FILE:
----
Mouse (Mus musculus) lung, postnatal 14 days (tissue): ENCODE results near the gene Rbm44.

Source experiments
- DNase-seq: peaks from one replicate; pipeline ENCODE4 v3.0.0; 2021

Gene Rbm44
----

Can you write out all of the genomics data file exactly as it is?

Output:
Mouse (Mus musculus) lung, postnatal 14 days (tissue): ENCODE results near the gene Rbm44.

Source experiments
- DNase-seq: peaks from one replicate; pipeline ENCODE4 v3.0.0; 2021

Gene Rbm44